Research Paper Volume 10, Issue 3 pp 481—491
Associations between lncRNA MEG3 polymorphisms and neuroblastoma risk in Chinese children
- 1 Department of Pediatric Surgery, Guangzhou Institute of Pediatrics, Guangzhou Women and Children’s Medical Center, Guangzhou Medical University, Guangzho, Guangdong 510623, China
- 2 School of Chinese Medicine, Faculty of Medicine, The Chinese University of Hong Kong, Hong Kong 999077, China
- 3 Department of Pediatric Surgery, the First Affiliated Hospital of Zhengzhou University, Zhengzho, Henan 450052, China
- 4 Department of Clinical Laboratory, Molecular Epidemiology Laboratory, Harbin Medical University Cancer Hospital, Harbin, Heilongjiang 150040, China
- 5 Sun Yat-sen University Cancer Center, State Key Laboratory of Oncology in South China, Department of Experimental Research, Collaborative Innovation Center for Cancer Medicine, Guangzho, Guangdong 510060, China
received: February 12, 2017 ; accepted: March 22, 2018 ; published: March 27, 2018 ;https://doi.org/10.18632/aging.101406
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Copyright: Zhuo et al. This is an open‐access article distributed under the terms of the Creative Commons Attribution License (CC BY 3.0), which permits unrestricted use, distribution, and reproduction in any medium, provided the original author and source are credited.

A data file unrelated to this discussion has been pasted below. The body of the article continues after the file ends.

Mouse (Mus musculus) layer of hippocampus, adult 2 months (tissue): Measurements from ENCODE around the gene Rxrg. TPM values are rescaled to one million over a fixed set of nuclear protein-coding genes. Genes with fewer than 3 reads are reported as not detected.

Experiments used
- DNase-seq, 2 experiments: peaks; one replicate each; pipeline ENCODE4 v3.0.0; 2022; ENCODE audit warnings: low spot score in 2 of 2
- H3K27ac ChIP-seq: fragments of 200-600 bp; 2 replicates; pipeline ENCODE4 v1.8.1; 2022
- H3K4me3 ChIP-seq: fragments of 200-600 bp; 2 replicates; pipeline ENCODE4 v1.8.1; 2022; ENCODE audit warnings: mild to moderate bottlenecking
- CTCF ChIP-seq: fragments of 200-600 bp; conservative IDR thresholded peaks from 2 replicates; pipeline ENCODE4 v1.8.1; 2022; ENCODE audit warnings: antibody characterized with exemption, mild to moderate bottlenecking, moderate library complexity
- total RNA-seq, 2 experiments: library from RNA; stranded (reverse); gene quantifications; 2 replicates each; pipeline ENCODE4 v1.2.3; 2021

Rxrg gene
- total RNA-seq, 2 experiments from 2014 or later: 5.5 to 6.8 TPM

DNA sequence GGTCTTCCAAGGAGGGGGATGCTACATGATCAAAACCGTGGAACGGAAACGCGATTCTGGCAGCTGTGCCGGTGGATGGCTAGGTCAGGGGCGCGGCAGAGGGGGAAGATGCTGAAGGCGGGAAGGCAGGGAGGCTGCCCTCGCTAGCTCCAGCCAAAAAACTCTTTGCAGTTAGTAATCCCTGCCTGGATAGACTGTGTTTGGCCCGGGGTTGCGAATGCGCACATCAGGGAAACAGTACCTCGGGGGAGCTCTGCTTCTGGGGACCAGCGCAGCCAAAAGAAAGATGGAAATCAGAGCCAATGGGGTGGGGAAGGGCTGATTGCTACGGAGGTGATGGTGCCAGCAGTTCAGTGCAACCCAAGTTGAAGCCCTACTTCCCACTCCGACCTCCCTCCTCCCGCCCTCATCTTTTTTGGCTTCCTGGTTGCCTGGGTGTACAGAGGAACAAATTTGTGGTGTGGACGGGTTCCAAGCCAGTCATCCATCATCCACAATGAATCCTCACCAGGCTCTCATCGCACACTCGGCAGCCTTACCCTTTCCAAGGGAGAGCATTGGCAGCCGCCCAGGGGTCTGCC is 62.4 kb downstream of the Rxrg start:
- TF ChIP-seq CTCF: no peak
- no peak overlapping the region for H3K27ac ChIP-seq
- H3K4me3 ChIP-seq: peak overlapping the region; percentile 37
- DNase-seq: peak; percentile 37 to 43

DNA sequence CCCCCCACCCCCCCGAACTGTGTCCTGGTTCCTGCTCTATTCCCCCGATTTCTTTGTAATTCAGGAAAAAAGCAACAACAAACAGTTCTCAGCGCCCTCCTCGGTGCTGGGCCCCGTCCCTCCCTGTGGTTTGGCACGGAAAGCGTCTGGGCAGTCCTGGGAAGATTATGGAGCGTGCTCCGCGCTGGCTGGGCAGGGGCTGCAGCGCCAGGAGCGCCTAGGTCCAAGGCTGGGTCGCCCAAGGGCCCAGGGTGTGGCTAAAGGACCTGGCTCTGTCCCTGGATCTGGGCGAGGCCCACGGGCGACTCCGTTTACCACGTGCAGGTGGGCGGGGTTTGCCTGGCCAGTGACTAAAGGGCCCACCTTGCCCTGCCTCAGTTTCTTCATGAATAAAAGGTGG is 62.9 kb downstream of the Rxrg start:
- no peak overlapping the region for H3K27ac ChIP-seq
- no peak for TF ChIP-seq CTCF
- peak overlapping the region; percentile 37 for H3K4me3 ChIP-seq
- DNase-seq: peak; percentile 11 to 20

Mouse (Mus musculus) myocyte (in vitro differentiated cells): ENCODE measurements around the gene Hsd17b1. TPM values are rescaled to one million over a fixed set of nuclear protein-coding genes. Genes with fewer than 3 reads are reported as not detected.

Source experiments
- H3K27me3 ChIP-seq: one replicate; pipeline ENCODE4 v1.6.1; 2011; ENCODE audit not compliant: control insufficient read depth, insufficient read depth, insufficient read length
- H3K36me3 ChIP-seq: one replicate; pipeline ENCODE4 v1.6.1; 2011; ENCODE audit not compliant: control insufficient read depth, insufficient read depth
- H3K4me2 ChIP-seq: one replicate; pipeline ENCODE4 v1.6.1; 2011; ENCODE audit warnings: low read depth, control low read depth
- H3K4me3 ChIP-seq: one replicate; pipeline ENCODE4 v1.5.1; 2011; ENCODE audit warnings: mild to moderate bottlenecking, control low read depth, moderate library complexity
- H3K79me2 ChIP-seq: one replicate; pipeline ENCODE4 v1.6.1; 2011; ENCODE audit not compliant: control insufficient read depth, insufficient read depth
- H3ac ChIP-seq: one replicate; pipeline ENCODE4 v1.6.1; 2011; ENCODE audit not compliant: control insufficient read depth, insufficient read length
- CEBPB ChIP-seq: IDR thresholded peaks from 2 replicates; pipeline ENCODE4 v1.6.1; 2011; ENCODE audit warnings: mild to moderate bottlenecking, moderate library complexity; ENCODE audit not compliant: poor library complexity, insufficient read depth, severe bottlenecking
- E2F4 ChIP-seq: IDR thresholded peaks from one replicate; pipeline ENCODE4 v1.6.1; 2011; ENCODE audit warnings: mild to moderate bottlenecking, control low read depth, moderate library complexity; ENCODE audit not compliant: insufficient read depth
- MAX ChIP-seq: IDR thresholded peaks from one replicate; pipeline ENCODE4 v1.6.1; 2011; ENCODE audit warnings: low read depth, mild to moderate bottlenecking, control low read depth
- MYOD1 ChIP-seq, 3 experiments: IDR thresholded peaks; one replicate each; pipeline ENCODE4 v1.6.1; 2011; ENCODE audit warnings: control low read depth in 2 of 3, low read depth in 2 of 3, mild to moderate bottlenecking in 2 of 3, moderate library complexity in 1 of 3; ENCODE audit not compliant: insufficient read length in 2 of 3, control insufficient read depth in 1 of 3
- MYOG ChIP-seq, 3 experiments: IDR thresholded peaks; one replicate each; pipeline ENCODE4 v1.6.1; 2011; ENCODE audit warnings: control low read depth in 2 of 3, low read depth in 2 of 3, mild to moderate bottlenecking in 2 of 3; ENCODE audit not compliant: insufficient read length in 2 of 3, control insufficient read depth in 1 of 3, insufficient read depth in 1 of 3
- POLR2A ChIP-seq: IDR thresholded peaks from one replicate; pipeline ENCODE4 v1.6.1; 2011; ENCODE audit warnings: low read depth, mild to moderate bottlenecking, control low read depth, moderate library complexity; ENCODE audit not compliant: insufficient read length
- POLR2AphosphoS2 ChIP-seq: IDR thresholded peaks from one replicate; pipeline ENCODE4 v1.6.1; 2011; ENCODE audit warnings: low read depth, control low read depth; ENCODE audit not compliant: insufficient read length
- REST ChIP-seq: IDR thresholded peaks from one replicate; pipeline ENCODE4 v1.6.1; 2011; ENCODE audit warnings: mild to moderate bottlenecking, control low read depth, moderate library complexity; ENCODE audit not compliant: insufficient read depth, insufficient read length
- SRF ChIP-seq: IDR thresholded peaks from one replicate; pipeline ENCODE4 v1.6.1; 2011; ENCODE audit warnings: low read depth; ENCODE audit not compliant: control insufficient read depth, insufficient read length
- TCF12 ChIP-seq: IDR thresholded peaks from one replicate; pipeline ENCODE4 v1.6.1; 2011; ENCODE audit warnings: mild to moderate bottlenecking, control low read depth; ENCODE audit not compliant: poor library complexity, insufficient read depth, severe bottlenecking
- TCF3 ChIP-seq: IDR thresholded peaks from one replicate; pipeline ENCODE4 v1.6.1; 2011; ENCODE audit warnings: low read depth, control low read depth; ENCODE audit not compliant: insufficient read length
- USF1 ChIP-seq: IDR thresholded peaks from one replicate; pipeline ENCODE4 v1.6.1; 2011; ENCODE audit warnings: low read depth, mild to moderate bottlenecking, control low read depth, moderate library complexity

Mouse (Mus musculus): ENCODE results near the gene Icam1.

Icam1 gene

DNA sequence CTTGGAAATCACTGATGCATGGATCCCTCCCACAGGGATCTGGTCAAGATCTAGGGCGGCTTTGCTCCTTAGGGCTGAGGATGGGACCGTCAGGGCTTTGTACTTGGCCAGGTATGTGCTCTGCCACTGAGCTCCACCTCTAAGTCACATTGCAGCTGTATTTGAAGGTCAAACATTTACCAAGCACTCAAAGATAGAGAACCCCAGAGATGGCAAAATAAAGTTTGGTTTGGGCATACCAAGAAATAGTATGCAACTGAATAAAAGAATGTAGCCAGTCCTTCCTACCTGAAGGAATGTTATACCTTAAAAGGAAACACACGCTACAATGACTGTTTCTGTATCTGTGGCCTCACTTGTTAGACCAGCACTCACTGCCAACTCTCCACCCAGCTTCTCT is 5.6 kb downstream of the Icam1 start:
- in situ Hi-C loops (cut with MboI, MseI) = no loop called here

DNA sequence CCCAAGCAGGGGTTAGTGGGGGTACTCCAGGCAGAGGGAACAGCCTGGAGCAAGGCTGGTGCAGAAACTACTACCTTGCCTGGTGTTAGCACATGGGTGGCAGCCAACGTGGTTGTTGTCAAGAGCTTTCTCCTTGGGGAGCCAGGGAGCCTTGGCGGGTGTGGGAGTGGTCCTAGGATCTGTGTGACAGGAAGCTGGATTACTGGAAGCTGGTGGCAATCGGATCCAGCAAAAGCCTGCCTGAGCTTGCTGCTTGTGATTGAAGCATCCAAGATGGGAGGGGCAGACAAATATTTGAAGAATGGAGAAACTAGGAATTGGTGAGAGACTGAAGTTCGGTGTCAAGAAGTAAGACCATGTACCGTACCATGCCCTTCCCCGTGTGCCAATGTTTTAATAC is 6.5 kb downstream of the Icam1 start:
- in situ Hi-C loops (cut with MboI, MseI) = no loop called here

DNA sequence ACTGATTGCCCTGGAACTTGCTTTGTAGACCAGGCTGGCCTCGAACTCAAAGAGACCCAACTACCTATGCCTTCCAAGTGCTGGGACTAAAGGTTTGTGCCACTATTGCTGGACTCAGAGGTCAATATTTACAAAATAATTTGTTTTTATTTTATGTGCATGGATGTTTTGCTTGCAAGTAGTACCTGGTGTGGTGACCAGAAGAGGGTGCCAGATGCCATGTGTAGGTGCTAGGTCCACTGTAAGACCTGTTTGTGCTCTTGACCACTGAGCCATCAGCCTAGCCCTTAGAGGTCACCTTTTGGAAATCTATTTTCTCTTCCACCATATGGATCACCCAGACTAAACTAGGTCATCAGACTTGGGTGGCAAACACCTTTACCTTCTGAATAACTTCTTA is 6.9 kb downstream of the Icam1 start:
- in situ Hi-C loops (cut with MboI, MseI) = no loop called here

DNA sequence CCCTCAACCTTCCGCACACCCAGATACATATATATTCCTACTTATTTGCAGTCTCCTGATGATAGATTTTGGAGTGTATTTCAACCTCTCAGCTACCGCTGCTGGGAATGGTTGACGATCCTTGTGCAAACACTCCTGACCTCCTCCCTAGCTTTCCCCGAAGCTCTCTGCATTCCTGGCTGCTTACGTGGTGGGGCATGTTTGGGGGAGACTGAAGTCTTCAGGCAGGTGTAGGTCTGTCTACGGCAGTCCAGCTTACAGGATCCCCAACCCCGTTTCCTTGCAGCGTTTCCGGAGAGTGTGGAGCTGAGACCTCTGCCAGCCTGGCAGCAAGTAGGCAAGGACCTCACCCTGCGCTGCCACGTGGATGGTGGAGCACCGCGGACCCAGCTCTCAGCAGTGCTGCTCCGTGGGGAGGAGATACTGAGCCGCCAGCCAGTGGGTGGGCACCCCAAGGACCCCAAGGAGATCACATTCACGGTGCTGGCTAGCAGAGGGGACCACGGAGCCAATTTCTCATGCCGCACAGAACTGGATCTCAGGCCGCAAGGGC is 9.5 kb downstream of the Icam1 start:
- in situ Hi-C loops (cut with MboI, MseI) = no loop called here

Neuroblastoma is the third most common childhood cancer after leukemias and cancer of the central nervous system. Long noncoding RNA MEG3 polymorphisms have been shown to confer cancer susceptibility; however, their roles in the genetic predisposition to neuroblastoma remain unclarified. To answer this question, we genotyped two MEG3 polymorphisms, rs7158663 G>A and rs4081134 G>A, in 392 neuroblastoma children and 783 controls by TaqMan method. The results showed that neither single locus nor the combination analysis supported an association between MEG3 polymorphism and neuroblastoma risk. Interestingly, we found that subjects carrying rs4081134 AG/AA genotypes significantly tended to develop neuroblastoma among subgroups with age >18 month (adjusted OR=1.36, 95% CI=1.01-1.84) and clinical stage III+IV disease (adjusted OR=1.47, 95% CI=1.08-1.99), when compared with reference group. In the combined analysis of MEG3 polymorphisms, we found that carriers of 2 risk genotypes were more likely to have higher risk of developing neuroblastoma than those with 0-1 risk genotype among children more than 18 months of age (adjusted OR=1.36, 95% CI=1.01-1.84, P=0.042), and with clinical stages III+IV disease (adjusted OR=1.47, 95% CI=1.08-2.00, P=0.014). Our data suggest MEG3 as a weak-effect neuroblastoma susceptibility gene. Well-designed studies with large sample studies are needed to further validate this finding.